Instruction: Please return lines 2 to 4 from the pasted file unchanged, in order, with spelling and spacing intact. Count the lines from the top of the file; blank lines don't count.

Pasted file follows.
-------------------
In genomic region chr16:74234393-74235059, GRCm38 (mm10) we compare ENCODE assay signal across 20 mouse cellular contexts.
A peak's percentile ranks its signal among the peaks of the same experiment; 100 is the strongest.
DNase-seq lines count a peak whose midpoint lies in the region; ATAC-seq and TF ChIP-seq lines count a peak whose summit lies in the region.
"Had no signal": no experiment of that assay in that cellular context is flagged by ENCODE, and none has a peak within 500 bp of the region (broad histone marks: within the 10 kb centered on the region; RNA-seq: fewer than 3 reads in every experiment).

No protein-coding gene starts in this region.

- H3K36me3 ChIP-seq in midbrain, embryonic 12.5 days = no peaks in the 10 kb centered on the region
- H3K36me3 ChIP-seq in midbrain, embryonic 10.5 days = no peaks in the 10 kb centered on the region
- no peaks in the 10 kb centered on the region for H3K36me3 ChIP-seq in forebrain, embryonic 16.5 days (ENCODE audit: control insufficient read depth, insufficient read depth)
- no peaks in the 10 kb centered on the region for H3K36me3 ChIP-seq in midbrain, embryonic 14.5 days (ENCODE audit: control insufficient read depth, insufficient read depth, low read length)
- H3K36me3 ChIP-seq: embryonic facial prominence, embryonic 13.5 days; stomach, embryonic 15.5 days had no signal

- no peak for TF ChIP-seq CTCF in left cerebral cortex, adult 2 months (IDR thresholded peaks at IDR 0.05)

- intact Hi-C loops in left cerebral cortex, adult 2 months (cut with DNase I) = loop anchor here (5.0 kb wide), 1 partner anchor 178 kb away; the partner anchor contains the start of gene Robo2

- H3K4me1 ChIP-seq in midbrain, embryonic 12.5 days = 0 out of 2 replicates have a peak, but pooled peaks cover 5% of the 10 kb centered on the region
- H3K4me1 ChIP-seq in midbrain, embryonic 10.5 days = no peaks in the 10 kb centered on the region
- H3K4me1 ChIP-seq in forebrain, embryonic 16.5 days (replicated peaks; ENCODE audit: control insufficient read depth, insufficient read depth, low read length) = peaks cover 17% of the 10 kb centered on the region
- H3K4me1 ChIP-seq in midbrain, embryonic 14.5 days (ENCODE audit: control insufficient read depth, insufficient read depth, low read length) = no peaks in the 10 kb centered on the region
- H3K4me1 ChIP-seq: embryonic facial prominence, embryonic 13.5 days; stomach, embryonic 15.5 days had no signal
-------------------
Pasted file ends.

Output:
A peak's percentile ranks its signal among the peaks of the same experiment; 100 is the strongest.
DNase-seq lines count a peak whose midpoint lies in the region; ATAC-seq and TF ChIP-seq lines count a peak whose summit lies in the region.
"Had no signal": no experiment of that assay in that cellular context is flagged by ENCODE, and none has a peak within 500 bp of the region (broad histone marks: within the 10 kb centered on the region; RNA-seq: fewer than 3 reads in every experiment).